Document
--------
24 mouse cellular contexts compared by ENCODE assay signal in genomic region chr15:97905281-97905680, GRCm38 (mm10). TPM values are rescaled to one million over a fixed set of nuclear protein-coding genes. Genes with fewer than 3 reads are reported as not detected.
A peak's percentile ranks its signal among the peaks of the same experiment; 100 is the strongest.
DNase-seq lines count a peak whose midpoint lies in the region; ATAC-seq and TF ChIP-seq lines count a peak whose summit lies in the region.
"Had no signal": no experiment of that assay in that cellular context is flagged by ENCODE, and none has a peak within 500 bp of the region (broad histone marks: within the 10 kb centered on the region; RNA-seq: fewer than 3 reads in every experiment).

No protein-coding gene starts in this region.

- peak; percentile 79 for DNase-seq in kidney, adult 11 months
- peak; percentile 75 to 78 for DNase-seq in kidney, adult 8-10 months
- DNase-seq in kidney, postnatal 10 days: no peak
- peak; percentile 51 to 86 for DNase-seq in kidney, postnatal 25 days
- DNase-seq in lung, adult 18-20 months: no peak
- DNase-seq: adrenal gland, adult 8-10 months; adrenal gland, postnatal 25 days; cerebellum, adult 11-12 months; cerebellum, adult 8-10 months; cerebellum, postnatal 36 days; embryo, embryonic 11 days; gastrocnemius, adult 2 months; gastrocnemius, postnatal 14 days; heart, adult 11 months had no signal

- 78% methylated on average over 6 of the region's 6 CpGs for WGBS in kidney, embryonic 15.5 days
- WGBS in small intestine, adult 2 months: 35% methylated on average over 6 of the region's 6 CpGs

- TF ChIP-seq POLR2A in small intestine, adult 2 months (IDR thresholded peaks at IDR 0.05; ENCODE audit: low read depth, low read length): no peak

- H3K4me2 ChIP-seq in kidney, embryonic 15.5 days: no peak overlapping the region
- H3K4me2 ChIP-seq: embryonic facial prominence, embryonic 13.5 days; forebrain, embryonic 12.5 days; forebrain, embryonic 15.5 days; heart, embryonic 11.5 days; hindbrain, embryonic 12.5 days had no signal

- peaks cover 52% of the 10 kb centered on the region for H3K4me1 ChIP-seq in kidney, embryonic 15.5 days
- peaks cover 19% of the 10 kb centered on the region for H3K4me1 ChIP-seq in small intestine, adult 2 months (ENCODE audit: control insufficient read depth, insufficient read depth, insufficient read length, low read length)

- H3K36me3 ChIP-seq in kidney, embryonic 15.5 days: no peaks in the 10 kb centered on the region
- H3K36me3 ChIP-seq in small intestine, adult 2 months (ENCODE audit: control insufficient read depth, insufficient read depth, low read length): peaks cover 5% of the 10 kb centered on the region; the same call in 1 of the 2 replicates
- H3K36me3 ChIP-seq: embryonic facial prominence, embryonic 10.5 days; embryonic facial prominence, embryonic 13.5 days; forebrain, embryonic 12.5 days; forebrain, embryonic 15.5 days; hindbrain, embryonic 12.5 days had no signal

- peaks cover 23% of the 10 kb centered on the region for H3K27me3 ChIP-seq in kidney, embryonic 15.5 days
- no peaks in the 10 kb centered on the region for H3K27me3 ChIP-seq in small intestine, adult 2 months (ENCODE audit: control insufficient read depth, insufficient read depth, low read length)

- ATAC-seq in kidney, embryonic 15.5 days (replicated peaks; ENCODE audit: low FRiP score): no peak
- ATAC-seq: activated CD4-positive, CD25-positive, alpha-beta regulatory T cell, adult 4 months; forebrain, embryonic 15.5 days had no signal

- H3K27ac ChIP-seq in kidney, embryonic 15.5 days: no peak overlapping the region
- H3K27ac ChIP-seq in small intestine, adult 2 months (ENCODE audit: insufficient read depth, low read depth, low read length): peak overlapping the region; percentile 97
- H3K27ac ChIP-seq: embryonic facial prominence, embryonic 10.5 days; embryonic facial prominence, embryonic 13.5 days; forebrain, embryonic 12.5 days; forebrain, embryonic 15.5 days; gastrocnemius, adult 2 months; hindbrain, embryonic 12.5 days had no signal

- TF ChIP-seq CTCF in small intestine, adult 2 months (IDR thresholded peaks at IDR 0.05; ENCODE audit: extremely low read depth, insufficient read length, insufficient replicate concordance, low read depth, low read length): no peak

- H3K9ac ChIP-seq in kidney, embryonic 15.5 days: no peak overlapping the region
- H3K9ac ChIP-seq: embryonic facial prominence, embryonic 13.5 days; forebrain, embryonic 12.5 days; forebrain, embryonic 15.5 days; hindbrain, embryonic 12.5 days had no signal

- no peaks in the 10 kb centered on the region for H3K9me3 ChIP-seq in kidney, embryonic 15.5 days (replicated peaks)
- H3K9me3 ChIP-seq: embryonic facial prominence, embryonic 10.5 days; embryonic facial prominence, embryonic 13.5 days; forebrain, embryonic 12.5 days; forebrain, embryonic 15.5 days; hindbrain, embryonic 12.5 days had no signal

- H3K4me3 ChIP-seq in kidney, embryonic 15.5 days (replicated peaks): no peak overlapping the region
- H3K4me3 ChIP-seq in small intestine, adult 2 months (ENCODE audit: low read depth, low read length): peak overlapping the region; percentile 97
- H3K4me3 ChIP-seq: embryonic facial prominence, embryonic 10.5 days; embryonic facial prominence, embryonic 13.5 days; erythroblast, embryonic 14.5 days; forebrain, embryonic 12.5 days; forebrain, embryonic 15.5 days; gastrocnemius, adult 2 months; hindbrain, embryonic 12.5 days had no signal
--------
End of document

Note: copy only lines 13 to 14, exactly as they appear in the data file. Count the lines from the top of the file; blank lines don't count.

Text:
- WGBS in small intestine, adult 2 months: 35% methylated on average over 6 of the region's 6 CpGs

- TF ChIP-seq POLR2A in small intestine, adult 2 months (IDR thresholded peaks at IDR 0.05; ENCODE audit: low read depth, low read length): no peak